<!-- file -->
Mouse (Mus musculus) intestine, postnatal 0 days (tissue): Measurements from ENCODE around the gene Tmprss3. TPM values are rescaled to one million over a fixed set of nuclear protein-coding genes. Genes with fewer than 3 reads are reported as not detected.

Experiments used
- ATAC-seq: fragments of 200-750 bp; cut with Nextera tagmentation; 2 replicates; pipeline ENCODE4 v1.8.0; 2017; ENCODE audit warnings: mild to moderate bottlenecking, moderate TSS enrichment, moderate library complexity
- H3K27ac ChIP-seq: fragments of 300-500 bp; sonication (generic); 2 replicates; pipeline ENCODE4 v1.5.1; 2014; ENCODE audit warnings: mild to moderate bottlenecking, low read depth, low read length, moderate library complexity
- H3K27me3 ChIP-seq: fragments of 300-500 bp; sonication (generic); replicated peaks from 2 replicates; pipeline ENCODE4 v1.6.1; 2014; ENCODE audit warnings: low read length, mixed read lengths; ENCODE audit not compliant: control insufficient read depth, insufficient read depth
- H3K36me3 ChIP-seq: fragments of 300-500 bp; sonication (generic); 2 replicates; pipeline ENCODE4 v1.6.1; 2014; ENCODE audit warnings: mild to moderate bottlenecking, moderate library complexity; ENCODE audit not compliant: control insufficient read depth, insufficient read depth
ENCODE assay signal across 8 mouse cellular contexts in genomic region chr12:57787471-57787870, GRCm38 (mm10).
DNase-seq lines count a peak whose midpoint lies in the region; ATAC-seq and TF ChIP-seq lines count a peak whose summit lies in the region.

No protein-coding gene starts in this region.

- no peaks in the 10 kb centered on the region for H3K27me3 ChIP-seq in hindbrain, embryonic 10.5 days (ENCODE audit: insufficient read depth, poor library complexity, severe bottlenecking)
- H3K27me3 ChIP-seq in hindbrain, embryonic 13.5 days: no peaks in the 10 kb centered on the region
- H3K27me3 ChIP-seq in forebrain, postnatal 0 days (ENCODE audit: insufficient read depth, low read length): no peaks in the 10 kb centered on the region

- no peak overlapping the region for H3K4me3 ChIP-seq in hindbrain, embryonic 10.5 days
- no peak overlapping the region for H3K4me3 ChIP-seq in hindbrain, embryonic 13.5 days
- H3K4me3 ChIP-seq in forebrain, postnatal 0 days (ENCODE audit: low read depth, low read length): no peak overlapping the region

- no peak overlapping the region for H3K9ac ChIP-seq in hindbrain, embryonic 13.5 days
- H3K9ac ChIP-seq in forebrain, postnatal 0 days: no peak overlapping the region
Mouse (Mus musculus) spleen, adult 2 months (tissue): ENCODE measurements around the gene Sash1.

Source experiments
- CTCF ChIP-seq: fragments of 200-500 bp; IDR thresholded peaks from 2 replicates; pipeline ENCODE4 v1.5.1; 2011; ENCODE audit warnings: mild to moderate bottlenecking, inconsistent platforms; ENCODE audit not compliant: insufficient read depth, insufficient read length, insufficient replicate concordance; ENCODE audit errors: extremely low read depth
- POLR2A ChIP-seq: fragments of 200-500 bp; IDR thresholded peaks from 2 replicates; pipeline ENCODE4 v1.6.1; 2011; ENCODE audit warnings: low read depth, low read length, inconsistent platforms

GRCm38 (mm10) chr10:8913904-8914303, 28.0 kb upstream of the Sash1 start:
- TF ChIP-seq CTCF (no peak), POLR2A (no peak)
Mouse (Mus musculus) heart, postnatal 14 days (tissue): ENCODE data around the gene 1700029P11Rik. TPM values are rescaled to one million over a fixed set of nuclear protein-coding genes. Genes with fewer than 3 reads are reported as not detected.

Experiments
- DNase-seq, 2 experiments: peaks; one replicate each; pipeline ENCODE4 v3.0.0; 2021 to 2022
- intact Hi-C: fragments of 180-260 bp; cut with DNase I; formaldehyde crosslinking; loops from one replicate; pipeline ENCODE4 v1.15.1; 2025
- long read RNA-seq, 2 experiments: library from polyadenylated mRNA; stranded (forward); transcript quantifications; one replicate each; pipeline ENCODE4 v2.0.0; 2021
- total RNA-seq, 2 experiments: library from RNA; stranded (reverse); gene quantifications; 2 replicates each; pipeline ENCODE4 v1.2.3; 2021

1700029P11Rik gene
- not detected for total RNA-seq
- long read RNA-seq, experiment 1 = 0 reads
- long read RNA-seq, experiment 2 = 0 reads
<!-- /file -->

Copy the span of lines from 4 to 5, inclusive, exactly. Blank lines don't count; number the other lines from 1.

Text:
- H3K27ac ChIP-seq: fragments of 300-500 bp; sonication (generic); 2 replicates; pipeline ENCODE4 v1.5.1; 2014; ENCODE audit warnings: mild to moderate bottlenecking, low read depth, low read length, moderate library complexity
- H3K27me3 ChIP-seq: fragments of 300-500 bp; sonication (generic); replicated peaks from 2 replicates; pipeline ENCODE4 v1.6.1; 2014; ENCODE audit warnings: low read length, mixed read lengths; ENCODE audit not compliant: control insufficient read depth, insufficient read depth